Two years ago, in the middle of a coastal Maine summer, Stephanie Colotti was training for a triathlon. An avid runner, she chalked up the slight changes in her body, including unusual discharge, as merely hormonal. Summer turned to fall and her symptoms persisted. As the whispers of her body grew louder, she finally made an appointment with her OB-GYN. A mother of four, Stephanie never had an abnormal pap smear or tested positive for HPV. “My doctor put the speculum in and saw a mass on my cervix, 3 centimeters, right there,” said Stephanie.
The biopsy revealed cervical cancer caused by HPV. Fortunately, the resulting PET scan showed the tumor was only in her cervix. The choice now turned to the course of treatment. Guided by a close friend who faced similar choices many years ago, Stephanie made the decision for a radical hysterectomy (removal of the uterus and cervix). The final pathology showed early metastasis to a lymph node in her groin, which resulted in an additional five low-dose chemotherapy sessions and 28 rounds of radiation. “[My friend] made me feel so good about it that I wasn’t even scared. Plus, my cervix was a pain with four kids anyway!” she joked.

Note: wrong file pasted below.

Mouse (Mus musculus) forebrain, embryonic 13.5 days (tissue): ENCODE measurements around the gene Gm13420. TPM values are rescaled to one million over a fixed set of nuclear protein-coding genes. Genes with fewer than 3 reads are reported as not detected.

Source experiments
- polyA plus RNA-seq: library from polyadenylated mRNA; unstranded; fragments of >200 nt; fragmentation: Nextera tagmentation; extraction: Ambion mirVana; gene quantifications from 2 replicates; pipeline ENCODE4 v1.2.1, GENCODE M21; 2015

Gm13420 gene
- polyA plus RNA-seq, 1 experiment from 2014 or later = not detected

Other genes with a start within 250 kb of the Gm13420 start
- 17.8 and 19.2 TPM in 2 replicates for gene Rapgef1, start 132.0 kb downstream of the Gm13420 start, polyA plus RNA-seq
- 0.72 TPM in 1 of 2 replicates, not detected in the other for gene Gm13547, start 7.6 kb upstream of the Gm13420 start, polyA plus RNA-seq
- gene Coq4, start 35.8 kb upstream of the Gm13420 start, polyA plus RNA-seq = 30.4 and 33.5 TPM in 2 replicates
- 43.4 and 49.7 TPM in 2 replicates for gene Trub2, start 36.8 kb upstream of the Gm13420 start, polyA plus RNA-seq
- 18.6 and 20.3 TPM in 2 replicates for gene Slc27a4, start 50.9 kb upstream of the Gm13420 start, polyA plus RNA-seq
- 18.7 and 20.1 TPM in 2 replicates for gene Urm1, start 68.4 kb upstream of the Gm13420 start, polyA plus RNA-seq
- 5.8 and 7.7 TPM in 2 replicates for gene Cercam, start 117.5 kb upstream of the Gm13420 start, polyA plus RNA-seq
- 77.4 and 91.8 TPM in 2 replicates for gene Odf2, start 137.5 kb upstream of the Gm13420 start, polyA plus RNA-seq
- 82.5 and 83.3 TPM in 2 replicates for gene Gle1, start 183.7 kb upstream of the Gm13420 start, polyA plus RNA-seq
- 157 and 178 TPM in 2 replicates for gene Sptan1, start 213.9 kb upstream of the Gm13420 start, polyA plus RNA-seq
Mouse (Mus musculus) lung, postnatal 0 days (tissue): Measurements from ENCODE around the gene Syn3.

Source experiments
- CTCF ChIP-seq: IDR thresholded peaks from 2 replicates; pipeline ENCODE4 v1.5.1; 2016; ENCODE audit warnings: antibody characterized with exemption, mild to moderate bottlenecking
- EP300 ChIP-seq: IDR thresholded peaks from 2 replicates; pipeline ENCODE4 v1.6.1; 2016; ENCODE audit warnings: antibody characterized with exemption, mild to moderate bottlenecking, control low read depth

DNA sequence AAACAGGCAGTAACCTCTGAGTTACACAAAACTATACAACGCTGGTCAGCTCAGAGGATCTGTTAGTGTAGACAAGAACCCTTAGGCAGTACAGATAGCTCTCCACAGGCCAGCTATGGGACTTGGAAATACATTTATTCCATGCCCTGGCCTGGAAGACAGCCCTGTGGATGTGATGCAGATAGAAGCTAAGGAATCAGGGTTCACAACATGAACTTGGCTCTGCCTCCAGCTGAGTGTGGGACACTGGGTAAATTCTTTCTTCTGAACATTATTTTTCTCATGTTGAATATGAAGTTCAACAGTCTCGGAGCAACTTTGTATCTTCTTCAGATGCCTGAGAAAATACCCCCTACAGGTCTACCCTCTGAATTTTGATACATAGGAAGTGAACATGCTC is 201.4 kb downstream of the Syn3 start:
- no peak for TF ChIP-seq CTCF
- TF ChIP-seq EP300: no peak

The crisp fall air turned to the darkening days of winter and six weeks of treatment for cervical cancer. “It was all very surreal,” said Stephanie. After the hysterectomy, chemotherapy followed to desensitize cells in preparation for radiation. “Tuesdays were four hours of uninterrupted girlfriend time,” Stephanie reflected. “Every week [of chemotherapy] was just for me.”
One of the perks of our jobs at Maine Cancer Foundation is giving donations from our supporters to cancer programs and organizations statewide. We are currently accepting applications for two open grant areas: patient navigation and general operating grants.
For the month of June, Maine Cancer Foundation is discussing human papillomavirus (HPV) and cervical cancer. Did you know screening tests can find abnormal cells before they turn into cancer? Check out the fun and simple infographic below from our friends at the CDC.
Maine Cancer Foundation Board Member Dana Lesniak spends her day job as Project Manager at Portland Webworks. In addition to serving on the Foundation’s Board of Directors, she is a participant in the Tri for a Cure. Dana has raised thousands of dollars for cancer prevention and early detection, screening, and access to care, for Mainers across the state.